DERRY & RUSSO: California Dems Sent A Message: One Form Of Modern-Day Slavery Is No Serious Crime

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Progressives have a new message for the American people: sex trafficking of minors is not a serious crime. 

Six liberals on the California Assembly Public Safety Committee sunk to a new low as they led the Democratic majority in effectively killing a bill that would have categorized this crime as a “serious felony.” Introduced by Republican Shannon Grove, the legislation redefines sex trafficking of a minor as a “serious” crime under California law, ensuring that such violations would qualify for “three-strikes” penalties reserved for the most serious legal offenders. 

Liberal opposition held up the bill on the grounds that it wasn’t “perfect.” And though intense public pressure forced a re-vote that ultimately moved the bill forward, it is hard to move past the idea that Democrats and their allies are downplaying the dangers of modern-day slavery. The progressive left has gone so far in search of government programs and snake oil elixirs to treat “root problems” that liberals have lost sight of right versus wrong, good versus evil, and what communities want for their families: safety. 

Americans expect accountability for the abhorrent law breakers. The California legislation to redefine sex trafficking as the heinous crime that it is comports with sentiments from voters on both sides of the aisle, according to a recent poll that found 90 percent of Republican voters, 78 percent of Independent voters, and 68 percent of Democrat voters believe that human trafficking represents a major problem in the United States and not enough is being done to solve it. Accountability recognizes the depravity of the crimes committed and demands an appropriate sentence. 

Republicans have historically led the way in tackling some of the most pressing problems in our society and in nurturing a more just system that also keeps our families safe. With a moral compass rooted deeply in values that supersede situational ethics, conservatives demand accountability for offenders and back policies and politicians that support law enforcement and focus on rehabilitation.

The front-line responders to sex trafficking are, without doubt, our police and investigators in cities across the country. Any efforts to combat sex trafficking therefore must begin with well-trained, well-equipped police forces, a concept supported by 87 percent of Republicans who believe calls to defund the police are misguided and not effective or practical in the real world. Realistic leaders will recognize and meet the needs of police to track down sex traffickers.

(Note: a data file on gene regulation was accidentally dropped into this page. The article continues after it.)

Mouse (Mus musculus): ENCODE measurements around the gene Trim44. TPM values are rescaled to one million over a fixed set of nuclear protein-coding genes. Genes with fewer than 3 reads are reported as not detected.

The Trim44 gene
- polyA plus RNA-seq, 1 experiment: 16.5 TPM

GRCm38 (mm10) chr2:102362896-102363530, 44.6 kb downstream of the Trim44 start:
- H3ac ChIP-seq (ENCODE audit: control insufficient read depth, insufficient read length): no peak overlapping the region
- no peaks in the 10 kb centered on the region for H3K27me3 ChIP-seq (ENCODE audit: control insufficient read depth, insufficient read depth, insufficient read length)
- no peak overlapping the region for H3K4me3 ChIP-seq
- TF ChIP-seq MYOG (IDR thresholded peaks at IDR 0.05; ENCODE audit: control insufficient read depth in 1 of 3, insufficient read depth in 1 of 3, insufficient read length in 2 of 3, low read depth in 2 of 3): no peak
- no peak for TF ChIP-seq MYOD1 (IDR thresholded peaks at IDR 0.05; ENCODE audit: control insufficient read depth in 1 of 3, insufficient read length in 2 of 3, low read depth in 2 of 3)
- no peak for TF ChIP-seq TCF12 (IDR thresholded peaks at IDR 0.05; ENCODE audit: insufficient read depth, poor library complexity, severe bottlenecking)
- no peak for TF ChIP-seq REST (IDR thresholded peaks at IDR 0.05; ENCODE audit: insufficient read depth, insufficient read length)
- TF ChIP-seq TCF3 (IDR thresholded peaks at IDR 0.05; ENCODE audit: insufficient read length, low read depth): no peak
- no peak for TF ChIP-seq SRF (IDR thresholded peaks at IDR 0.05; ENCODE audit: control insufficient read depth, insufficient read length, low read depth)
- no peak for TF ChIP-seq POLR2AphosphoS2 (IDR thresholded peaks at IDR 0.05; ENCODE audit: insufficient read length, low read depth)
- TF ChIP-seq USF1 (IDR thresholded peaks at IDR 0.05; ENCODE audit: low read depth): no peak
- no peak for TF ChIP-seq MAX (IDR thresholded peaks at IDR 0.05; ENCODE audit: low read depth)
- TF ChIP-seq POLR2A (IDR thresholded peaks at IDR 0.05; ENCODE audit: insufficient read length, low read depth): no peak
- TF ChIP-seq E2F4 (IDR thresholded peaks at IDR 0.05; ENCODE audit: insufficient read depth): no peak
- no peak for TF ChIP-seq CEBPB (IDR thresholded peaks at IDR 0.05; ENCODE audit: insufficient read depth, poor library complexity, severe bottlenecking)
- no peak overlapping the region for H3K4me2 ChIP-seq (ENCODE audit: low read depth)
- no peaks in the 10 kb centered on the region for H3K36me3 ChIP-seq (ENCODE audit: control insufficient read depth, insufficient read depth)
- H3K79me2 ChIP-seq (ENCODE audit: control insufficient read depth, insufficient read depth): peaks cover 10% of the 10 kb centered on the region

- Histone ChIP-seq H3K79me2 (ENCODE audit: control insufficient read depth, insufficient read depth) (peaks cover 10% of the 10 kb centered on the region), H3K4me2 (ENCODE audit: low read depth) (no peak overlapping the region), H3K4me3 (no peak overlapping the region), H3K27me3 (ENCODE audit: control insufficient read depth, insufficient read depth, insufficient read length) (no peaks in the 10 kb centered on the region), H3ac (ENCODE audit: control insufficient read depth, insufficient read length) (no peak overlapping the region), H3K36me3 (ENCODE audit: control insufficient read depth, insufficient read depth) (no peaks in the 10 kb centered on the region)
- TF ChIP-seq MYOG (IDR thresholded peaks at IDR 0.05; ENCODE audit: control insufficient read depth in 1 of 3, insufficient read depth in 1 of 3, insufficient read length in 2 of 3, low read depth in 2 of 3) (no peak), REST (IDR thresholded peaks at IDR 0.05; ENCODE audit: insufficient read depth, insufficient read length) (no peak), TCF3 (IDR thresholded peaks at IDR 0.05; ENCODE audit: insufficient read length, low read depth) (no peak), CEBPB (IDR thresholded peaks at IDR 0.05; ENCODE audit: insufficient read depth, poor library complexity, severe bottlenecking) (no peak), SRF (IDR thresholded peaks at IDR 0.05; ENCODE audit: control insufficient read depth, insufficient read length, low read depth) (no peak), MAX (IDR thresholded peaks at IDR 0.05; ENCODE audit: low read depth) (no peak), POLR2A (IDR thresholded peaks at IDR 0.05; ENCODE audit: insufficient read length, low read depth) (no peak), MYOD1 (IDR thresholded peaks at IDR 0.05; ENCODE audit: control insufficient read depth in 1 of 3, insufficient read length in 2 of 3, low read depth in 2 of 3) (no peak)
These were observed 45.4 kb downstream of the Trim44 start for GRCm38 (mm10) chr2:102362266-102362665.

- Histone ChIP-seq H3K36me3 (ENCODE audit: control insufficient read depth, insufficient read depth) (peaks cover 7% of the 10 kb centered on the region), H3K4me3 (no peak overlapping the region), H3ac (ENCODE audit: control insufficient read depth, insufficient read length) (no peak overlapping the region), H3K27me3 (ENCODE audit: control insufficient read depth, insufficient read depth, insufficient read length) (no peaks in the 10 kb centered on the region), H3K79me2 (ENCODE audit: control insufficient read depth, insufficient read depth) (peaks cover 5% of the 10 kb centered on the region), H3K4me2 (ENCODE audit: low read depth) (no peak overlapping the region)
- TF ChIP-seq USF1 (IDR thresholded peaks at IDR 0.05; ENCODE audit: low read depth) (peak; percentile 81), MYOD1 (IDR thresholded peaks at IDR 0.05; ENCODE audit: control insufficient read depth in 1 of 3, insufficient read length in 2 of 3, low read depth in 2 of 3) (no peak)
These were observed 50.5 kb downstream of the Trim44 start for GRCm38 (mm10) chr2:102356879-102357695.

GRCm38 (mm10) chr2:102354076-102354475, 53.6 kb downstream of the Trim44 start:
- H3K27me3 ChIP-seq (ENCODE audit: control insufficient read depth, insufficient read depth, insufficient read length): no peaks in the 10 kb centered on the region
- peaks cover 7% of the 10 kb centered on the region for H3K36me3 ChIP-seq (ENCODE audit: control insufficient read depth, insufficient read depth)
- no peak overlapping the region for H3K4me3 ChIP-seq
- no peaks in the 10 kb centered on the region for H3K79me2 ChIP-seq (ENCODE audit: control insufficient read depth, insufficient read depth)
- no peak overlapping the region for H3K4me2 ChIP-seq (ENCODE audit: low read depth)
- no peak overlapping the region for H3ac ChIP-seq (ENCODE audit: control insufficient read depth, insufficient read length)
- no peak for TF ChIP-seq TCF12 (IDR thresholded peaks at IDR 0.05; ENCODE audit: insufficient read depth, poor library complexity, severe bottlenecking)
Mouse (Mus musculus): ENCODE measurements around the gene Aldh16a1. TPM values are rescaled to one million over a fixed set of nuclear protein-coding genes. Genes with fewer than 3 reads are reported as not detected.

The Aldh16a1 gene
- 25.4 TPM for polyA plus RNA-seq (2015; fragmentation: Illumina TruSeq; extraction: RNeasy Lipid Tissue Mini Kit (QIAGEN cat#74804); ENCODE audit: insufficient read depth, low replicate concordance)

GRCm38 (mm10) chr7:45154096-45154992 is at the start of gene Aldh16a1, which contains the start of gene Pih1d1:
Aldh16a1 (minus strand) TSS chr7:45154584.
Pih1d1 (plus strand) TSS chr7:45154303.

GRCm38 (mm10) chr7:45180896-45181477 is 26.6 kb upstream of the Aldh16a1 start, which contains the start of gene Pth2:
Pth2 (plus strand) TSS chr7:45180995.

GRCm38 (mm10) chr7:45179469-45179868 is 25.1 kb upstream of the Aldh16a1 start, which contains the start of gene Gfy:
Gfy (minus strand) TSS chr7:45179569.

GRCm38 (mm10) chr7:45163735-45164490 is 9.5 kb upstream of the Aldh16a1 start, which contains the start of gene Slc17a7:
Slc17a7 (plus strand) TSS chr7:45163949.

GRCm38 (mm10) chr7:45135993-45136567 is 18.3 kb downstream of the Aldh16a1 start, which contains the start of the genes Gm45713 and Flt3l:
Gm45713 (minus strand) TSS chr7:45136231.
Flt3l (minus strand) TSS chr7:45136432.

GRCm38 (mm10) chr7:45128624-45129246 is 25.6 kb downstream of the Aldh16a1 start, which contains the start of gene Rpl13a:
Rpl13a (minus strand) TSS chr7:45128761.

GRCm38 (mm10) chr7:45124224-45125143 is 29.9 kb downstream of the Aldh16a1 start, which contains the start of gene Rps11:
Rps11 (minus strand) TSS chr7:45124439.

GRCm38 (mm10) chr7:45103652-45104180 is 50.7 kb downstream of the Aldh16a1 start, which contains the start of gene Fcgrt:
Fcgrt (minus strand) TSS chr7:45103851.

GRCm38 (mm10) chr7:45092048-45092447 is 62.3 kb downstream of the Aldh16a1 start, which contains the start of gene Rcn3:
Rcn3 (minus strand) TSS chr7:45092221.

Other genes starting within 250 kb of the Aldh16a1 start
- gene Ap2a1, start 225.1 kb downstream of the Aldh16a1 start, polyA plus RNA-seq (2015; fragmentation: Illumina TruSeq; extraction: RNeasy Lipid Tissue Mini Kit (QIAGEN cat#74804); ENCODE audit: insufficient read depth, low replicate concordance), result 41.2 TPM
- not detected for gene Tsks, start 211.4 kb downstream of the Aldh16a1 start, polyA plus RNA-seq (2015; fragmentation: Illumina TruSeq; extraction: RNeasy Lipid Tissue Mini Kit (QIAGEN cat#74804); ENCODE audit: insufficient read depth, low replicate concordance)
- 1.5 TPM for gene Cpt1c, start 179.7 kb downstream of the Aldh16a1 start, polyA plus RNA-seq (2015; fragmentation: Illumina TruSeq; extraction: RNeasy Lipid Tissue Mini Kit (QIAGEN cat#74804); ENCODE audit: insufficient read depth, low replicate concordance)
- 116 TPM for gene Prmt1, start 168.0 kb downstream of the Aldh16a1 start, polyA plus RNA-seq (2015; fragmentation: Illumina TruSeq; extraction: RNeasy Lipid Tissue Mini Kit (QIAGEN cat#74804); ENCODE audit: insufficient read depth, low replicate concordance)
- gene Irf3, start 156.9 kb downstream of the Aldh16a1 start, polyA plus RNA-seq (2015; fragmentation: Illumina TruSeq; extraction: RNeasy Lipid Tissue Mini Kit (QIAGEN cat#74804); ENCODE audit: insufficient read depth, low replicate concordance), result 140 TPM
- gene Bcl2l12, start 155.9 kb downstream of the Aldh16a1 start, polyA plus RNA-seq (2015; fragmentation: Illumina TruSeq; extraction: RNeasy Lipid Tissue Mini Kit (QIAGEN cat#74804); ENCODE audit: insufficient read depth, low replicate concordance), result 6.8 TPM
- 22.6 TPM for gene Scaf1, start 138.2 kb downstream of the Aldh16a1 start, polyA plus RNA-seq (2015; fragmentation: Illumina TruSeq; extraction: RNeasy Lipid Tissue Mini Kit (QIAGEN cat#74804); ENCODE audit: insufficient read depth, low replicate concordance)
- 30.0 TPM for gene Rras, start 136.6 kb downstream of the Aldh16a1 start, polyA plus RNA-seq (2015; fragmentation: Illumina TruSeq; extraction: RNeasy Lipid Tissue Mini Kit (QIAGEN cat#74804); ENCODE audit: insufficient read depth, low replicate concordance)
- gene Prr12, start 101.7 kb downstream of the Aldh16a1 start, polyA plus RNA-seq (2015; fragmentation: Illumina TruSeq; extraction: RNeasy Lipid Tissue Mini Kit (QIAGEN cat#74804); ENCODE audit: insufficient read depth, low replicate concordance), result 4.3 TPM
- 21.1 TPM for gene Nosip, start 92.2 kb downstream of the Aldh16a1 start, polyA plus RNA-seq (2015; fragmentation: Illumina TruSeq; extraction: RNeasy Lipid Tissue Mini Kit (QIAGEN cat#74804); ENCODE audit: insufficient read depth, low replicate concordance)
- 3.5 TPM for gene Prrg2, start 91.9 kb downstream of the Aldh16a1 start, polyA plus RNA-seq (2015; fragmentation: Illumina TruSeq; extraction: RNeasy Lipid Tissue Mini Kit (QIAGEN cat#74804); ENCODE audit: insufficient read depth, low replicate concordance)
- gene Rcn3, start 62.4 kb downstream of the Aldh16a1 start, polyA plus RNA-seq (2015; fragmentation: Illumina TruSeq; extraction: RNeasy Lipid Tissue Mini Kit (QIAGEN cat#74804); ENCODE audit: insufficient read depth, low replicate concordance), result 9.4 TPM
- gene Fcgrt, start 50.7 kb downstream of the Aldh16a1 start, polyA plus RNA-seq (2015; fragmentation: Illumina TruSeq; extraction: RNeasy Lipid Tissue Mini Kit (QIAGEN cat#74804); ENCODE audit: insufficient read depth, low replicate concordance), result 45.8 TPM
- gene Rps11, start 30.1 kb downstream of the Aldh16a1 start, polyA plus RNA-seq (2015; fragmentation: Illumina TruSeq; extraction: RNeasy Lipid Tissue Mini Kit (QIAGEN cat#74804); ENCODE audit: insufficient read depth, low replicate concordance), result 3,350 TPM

The opportunity for Republican leadership is not merely limited to filling the void of appropriately punishing heinous crimes such as sex trafficking, however. The conservative base also overwhelmingly supports focusing on rehabilitation for low level crimes and addressing the needs of those who have ended up in bad situations and perhaps made even worse decisions. 

With hundreds of thousands of victims of the sex traffic trade in the U.S. alone, victims have often broken numerous laws ranging from prostitution and soliciting to elicit narcotic use and trade. For those cases where incarceration may be appropriate, more than 82% of Republicans believe the prison process should balance punishment and accountability with efforts to give incarcerated men and women the knowledge and skills to be productive and successful members of their communities when they are released from prison. Our laws should be designed to hold the most egregious offenders accountable while offering pathways to rehabilitation to those who have earned such an opportunity. 

Americans are frustrated with the criminal justice system in general, and they’re demanding conservative leadership to steer us to a more safe and decent society. Conservative voters in particular are dissatisfied with the status quo—69 percent of Republicans felt the criminal justice system is working either “not too well” or “not well at all,” according to polling commissioned by The Adams Project. The California Assembly Public Safety Committee vote last week demonstrates that the progressive left has lost their way — and their ability to respond to the most basic needs of a functioning society. The real call to action, however, is for conservative lawmakers to listen to their base and return us to balanced criminal justice policies that support law enforcement, demand accountability, and focus on rehabilitation.

Micah Derry is the President & CEO of The Adams Project. Frank Russo is the Associate General Counsel & Director of CPAC Center for Combating Human Trafficking.

The views and opinions expressed in this commentary are those of the author and do not reflect the official position of the Daily Caller.